Senso means “War”. “Senso daughters” is an account of the experience of Papua New Guinean and Japanese women in the South Pacific during World War II. A unique film in that it critically looks at the effect of the war not only on the indigenous culture but also on the Japanese people. Anti-war sentiment has never been tolerated within Japanese culture. For director, Noriko Sekiguchi, the film is very much a personal statement with a global message. Not only does the film critically question the war-time decisions of the late Emperor Hirohito, but it also makes public for the first time some startling information. The Japanese army took “comfort women” when they were occupying a new territory. The army prostitutes were conscripted from Korean and poor Japanese women and shipped to military bases in Rabaul.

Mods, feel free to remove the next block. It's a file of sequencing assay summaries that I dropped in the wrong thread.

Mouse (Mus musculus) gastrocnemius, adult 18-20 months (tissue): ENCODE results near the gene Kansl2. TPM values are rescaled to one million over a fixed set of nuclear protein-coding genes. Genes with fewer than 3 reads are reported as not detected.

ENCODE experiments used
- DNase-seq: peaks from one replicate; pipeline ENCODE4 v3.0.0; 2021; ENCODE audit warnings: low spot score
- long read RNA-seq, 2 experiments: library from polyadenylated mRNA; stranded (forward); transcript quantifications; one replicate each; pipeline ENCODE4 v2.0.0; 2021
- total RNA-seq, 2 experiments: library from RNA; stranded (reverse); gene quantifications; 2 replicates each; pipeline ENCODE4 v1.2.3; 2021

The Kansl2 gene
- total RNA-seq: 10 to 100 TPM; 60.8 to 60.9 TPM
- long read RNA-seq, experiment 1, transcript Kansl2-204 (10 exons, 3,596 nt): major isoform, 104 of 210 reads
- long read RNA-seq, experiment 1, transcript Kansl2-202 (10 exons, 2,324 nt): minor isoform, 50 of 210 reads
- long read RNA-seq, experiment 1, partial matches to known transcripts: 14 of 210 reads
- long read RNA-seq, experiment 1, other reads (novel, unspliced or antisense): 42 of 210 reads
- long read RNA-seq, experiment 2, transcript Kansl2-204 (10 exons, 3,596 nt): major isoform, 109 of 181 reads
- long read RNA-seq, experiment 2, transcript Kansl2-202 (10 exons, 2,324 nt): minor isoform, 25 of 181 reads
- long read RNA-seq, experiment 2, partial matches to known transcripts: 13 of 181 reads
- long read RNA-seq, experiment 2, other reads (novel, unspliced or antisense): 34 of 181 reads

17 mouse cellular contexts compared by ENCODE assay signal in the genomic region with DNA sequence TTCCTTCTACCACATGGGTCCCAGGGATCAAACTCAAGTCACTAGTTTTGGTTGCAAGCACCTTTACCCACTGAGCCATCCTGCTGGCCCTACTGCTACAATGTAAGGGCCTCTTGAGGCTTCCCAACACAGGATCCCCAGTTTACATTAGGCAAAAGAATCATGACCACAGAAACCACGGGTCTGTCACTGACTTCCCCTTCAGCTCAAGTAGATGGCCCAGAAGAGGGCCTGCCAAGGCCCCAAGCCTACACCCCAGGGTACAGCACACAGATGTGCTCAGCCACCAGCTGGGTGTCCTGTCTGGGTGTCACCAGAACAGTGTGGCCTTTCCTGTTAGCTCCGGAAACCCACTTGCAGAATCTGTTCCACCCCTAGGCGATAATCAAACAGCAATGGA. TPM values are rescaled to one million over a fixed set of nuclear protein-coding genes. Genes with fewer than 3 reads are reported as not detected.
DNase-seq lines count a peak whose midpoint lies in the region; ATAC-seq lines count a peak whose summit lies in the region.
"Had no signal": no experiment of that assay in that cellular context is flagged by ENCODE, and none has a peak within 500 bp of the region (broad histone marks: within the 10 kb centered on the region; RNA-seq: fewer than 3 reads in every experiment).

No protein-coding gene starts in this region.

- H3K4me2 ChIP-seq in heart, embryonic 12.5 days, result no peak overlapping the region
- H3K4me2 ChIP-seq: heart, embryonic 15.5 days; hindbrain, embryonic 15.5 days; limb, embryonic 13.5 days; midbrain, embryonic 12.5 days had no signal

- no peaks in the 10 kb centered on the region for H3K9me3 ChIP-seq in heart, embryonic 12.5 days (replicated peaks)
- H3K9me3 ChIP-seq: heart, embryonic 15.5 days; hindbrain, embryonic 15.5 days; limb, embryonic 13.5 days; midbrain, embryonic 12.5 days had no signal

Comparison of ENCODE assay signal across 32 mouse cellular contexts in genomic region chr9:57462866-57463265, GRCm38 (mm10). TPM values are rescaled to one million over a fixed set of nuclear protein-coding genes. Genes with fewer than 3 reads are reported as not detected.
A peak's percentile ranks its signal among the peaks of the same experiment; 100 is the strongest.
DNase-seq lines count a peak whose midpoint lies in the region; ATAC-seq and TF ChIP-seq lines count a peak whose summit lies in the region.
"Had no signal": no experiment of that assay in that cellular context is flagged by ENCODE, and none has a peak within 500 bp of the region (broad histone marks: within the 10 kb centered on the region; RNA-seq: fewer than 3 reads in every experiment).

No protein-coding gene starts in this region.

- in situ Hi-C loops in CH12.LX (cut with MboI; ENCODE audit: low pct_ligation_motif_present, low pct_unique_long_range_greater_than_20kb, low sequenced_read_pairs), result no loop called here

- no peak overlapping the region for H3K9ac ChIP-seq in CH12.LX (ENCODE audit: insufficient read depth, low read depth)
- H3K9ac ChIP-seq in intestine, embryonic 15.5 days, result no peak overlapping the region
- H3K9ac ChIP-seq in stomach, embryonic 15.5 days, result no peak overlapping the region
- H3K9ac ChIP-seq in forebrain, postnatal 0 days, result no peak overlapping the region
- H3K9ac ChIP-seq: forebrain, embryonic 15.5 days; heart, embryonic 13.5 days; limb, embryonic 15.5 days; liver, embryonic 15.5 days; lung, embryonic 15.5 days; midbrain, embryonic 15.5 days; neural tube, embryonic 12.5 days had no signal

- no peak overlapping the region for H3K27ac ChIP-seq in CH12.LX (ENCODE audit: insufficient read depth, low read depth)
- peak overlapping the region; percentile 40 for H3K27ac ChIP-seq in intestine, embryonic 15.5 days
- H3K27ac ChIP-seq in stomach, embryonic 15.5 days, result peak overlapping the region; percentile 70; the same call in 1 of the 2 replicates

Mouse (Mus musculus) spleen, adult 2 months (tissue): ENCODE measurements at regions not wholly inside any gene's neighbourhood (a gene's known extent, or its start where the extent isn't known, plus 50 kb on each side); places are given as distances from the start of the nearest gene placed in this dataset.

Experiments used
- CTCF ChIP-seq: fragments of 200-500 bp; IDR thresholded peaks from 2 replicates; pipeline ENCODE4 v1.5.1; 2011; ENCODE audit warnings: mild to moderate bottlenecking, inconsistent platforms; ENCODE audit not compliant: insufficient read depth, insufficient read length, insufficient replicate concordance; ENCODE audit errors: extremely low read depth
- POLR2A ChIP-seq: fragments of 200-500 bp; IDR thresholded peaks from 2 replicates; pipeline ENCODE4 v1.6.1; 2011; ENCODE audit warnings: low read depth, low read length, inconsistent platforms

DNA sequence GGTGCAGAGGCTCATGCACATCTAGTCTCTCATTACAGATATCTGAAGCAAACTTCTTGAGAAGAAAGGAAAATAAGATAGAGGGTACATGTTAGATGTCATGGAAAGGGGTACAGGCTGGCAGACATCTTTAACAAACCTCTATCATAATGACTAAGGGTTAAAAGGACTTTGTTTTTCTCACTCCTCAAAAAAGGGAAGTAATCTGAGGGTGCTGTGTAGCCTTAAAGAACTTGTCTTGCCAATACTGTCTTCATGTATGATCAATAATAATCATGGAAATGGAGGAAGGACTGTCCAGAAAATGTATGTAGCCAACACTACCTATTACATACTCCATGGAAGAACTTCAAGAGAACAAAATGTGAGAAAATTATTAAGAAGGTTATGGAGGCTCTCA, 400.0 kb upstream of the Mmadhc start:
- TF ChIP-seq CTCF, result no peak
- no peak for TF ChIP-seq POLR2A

Institute of Papua New Guinea Studies
Black and White